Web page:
Case File: Shocking out with severe hypoxia

by Barry Chan, MD Queen’s University, Internal Medicine


Download article PDF – POCUS Journal 2016; 1(1):3


Clinical Vignette: 36 year old presented in acute respiratory distress, hypotension (BP 70/40 with HR 120), and severe hypoxia (SpO2 80s with partial rebreather). Thoracic auscultation was normal though the heart sounds were masked by her breath sounds.  The jugular venous pulse (JVP) was grossly distended with no leg edema.

PoCUS Indication:  Clinically, the high JVP and clear lungs suggested an obstructive mechanism for which both pulmonary embolism (PE) and pericardial tamponade could yield such findings.

Image Acquisition: Basic Focused Assessed Transthroacic ECHO (FATE) was performed (See videos below).

Image Interpretation: Pericardial effusion was absent yet the right ventricle (RV) was dilated acutely as the RV wall thickness was normal (subcostal).  The systolic D-septum (parasternal) suggested an elevated RV afterload.  Along with the hyperdynamic left ventricle (LV) and normal left atrium (LA), there was likely a flow obstruction between the RV to LA which maybe related to the “lesion” in the RV.

Clinical Synthesis:  Given clinical features and PoCUS findings, the most likely etiology was PE.

Vignette Resolution: Standard echocardiogram revealed a large ovoid mass attached to the RV septum with systolic dynamic right ventricular outflow tract obstruction, and CTPA revealed bilateral PE.  Thrombolysis improved oxygenation though the mass persisted requiring surgical excision.  Pathology verified that it was a thrombus.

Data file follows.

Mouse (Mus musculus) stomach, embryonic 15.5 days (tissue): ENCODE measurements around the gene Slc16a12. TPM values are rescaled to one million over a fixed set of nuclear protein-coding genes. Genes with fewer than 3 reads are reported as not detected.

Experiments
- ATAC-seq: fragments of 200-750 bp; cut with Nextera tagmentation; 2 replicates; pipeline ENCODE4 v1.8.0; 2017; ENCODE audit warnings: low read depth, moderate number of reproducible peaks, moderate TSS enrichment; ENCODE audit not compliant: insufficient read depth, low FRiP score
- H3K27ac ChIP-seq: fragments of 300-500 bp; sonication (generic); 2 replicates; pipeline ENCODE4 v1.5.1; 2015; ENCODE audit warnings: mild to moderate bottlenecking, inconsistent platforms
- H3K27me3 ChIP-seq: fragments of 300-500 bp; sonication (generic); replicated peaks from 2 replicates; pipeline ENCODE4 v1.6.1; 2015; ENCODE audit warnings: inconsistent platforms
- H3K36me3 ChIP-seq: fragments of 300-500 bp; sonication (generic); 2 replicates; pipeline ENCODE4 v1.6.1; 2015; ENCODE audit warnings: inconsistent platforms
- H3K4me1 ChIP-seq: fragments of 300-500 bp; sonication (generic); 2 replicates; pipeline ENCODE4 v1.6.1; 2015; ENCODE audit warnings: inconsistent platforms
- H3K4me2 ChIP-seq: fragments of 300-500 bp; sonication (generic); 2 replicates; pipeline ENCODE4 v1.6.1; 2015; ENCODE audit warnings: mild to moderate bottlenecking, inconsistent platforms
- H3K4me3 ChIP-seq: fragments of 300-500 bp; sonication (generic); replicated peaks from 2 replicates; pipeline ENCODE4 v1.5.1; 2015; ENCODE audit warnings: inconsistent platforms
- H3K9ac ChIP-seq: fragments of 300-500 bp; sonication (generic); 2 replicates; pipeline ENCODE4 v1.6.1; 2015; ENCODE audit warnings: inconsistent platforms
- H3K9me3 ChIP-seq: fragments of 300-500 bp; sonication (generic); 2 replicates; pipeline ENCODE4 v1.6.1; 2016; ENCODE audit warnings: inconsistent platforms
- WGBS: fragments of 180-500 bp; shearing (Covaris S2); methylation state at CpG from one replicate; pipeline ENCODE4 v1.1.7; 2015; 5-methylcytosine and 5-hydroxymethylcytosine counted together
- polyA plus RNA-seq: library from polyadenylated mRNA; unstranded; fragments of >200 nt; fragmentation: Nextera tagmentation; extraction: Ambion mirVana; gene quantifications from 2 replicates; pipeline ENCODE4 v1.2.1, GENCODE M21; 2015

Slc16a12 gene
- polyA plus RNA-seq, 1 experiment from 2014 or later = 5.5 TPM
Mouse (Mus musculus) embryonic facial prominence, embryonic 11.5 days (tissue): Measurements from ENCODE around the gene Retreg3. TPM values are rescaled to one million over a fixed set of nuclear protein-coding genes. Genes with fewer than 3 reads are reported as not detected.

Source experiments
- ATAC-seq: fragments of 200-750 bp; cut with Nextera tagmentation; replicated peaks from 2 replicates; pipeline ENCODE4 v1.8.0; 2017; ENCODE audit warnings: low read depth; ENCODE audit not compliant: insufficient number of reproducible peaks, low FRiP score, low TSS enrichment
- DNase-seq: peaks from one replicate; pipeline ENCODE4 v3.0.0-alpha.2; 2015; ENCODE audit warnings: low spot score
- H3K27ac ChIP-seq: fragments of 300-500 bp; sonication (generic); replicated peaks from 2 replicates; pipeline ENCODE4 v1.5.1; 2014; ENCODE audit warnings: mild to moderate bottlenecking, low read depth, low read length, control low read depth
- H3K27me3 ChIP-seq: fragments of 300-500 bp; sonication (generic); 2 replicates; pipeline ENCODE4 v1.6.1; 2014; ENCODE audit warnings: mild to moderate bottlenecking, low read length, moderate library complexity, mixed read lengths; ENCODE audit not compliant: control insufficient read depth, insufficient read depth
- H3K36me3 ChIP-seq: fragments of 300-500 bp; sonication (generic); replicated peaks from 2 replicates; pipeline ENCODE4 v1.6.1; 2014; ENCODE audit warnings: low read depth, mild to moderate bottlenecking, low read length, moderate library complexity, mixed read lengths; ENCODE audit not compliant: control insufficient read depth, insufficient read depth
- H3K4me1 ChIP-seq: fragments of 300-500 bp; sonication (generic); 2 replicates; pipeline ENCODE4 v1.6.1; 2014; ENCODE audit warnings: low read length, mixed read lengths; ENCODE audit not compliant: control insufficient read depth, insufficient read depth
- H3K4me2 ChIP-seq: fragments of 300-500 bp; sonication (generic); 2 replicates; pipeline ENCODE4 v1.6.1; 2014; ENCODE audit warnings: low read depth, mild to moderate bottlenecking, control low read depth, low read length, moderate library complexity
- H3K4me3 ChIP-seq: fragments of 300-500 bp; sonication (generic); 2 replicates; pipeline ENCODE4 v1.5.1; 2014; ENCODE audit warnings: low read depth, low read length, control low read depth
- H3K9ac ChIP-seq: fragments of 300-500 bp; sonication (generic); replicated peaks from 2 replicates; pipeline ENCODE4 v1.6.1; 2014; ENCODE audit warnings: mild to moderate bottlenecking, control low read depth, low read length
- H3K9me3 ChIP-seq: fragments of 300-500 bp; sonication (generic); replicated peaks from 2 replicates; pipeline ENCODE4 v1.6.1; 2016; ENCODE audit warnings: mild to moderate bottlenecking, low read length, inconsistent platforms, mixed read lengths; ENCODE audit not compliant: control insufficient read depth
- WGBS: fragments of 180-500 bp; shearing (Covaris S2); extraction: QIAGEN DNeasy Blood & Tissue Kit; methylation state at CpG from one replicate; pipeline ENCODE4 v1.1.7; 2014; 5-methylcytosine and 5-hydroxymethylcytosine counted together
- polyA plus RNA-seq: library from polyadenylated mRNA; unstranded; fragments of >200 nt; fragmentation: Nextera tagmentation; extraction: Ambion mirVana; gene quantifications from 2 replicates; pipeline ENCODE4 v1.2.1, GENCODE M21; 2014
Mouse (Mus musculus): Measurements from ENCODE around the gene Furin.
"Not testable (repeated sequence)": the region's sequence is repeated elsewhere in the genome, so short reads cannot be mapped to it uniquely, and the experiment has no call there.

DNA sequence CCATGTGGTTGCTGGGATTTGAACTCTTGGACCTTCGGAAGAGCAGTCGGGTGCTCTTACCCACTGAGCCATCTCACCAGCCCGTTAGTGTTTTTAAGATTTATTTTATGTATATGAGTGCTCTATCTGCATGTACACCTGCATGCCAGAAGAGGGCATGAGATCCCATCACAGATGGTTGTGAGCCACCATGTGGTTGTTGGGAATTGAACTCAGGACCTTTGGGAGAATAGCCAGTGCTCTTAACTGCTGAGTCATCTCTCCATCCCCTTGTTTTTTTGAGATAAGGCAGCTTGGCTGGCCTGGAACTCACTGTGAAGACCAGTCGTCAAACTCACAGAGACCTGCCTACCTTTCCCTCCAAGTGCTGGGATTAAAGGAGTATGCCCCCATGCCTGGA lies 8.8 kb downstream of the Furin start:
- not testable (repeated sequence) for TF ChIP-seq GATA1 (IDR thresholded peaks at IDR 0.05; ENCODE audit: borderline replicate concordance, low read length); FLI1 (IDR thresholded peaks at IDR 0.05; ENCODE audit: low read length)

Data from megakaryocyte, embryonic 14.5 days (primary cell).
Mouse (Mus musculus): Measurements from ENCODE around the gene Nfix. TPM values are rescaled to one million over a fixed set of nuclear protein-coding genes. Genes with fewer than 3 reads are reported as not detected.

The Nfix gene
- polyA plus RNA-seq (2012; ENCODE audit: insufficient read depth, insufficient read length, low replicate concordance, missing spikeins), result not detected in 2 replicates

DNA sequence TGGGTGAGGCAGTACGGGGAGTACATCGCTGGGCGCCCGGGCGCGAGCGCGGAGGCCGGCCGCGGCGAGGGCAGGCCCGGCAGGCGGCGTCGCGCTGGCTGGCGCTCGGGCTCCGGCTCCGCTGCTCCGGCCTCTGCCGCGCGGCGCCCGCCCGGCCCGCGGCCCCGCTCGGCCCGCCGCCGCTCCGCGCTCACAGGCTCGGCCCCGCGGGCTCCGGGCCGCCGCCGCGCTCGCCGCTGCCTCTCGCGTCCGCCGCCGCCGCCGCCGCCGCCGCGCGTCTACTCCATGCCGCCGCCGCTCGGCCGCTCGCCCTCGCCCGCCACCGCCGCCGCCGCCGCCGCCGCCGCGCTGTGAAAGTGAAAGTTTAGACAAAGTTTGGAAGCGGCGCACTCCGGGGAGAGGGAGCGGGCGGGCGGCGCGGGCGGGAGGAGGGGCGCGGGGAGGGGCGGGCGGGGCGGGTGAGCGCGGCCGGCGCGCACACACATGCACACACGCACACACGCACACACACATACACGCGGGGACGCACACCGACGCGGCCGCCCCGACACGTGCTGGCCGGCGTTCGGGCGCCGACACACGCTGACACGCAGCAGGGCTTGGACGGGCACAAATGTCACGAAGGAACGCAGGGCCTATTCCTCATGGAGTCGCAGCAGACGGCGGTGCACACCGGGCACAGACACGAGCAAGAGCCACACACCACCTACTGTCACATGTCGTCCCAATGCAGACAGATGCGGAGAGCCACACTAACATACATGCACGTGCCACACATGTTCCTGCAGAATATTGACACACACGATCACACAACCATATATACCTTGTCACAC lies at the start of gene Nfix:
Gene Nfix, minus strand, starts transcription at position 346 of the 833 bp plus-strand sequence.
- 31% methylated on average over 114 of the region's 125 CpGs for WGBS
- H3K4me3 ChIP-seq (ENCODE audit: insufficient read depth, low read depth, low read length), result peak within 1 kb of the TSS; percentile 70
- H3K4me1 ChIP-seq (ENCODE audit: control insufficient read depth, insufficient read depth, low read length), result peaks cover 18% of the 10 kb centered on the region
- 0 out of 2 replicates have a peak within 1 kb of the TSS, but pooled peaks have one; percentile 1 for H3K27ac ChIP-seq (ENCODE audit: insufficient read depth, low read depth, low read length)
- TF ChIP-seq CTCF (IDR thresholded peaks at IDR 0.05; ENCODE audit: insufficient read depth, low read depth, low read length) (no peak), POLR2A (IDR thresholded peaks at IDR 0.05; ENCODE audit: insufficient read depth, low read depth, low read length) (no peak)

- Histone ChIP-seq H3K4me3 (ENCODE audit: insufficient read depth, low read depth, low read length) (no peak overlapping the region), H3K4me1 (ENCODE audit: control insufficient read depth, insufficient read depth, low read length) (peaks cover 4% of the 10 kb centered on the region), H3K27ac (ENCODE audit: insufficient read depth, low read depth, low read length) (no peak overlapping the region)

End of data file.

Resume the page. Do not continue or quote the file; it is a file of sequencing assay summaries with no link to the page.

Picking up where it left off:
Interpretation (online version only)

(1) Indication:
In this case, both shock and hypoxia not yet determined can be evaluated via PoCUS. However, given the hyperacuity of this case and, also, the competing need to perform other urgent medical interventions, the author prioritized to only perform cardiac PoCUS to elucidate the mechanism and potential etiology of her severe shock. Sufficient information had been elicited from thoracic auscultation and CXR such that thoracic PoCUS will not alter the immediate management from the respiratory failure perspective.

It is important to remember PoCUS competes with other clinical priorities over limited resources (time, space, manpower), therefore it is important to know what information it may potentially offer and why you DO NOT need to perform such an assessment.

The urgent answers that the author would like from PoCUS were:
(a) Does the PoCUS findings corroborate with obstructive shock?
(b) If it is obstructive shock, what is the etiology?

(2) Image Acquisition:
The four basic cardiac views were attained though the quality varies with the apical 4 view being the least favourable with the patient in an upright position and taking rapid breaths. In practice, especially during acute situations, positioning for the ideal windows may not be feasible; and, often, not all windows can be obtained.

(3) Image Interpretation:
The first and foremost PoCUS interpretation parameter to answer is whether quality of the acquired images is adequate: pristine to unreadable. The images attained were not ideal: the septum of the parasternal long view was not horizontal; the apical 4 view was off axis; and etc… Nevertheless, they sufficed to answer the author’s clinical questions (indications).

“Lesions” and “things” may sometimes be seen in the cardiac chamber as per in this case. It can be thrombus, vegetation – infected or sterile, tumour, or foreign body. There are certain ultrasonographic features that may suggest one differential over another though this differentiation is not the role of PoCUS. In this case, one can only conclude that there is something inside the RV.

(4) Clinical Synthesis: Given the acute severe hypoxic respiratory failure, severe shock, clinical and PoCUS findings suggestive of obstructive shock, and PoCUS sign of acute RV pressure overload, acute pulmonary embolism would be the most likely cause. Hence, the RV lesion is likely a thrombus in transit.



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